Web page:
Punding in Parkinson's disease: Its relation to the dopamine dysregulation syndrome

Authors

  • Andrew H. Evans FRACP,

    1. Reta Lila Weston Institute of Neurological Studies, London, United Kingdom
    2. The National Hospital for Neurology and Neurosurgery, Queen Square, London, United Kingdom
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  • Regina Katzenschlager MD,

    1. Reta Lila Weston Institute of Neurological Studies, London, United Kingdom
    2. The National Hospital for Neurology and Neurosurgery, Queen Square, London, United Kingdom
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  • Dominic Paviour MRCP,

    1. Reta Lila Weston Institute of Neurological Studies, London, United Kingdom
    2. The National Hospital for Neurology and Neurosurgery, Queen Square, London, United Kingdom
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  • John D. O'Sullivan MD,

    1. Department of Neurology, Royal Brisbane Hospital, Herston, Queensland, Australia
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  • Silke Appel MD,

    1. Reta Lila Weston Institute of Neurological Studies, London, United Kingdom
    2. The National Hospital for Neurology and Neurosurgery, Queen Square, London, United Kingdom
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  • Andrew D. Lawrence PhD,

    1. MRC Cognition and Brain Sciences Unit, Cambridge, United Kingdom
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  • Andrew J. Lees MD, FRCP

    Corresponding author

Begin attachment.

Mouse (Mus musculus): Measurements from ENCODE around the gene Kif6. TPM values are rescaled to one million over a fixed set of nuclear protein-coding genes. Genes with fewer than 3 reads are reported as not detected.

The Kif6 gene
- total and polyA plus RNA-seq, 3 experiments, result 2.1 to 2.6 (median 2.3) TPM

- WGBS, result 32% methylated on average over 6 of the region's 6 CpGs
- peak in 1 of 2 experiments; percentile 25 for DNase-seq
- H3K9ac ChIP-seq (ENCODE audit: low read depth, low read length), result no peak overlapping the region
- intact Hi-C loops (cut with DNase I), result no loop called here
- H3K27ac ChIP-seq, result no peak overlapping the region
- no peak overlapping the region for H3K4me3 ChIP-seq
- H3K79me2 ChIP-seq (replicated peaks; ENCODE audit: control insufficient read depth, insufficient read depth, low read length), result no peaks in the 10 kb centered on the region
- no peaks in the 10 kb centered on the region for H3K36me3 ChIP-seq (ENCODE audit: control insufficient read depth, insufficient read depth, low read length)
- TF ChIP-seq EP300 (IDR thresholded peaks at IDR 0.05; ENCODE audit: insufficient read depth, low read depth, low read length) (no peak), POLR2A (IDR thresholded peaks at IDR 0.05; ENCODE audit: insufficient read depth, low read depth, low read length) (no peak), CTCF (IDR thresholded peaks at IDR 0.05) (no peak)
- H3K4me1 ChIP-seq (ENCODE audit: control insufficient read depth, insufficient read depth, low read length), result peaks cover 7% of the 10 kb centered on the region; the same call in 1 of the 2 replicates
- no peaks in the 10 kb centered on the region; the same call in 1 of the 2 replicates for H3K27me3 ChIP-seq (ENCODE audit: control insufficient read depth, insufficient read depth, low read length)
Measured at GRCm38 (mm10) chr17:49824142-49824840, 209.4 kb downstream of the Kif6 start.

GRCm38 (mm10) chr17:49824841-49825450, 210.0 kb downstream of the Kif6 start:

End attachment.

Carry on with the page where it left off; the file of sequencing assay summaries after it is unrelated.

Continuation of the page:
1. Reta Lila Weston Institute of Neurological Studies, London, United Kingdom
    2. The National Hospital for Neurology and Neurosurgery, Queen Square, London, United Kingdom
    • Reta Lila Weston Institute of Neurological Studies, Windeyer Building, 46 Cleveland Street, London W1T 4JF United Kingdom
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  • A videotape accompanies this article.

Abstract

Punding is a term that was coined originally to describe complex prolonged, purposeless, and stereotyped behaviour in chronic amphetamine users. A structured interview of 50 patients with higher dopamine replacement therapy requirements (>800 levodopa equivalent units/day) from 123 unselected patients with Parkinson's disease (PD) from a PD clinic identified 17 (14%) patients with punding. Punding was acknowledged as disruptive and unproductive by the patients themselves, but forcible attempts by family to interrupt the behaviour led to irritability and dysphoria. Punding was associated with very high doses of dopamine replacement therapy often related to a pattern of chronic inappropriate overuse of dopaminergic medication. We believe that this is an underreported, socially disabling phenomenon that is commonly associated with the syndrome of dopamine dysregulation and is phenomenologically distinct from both obsessive-compulsive disorder and mania. © 2004 Movement Disorder Society

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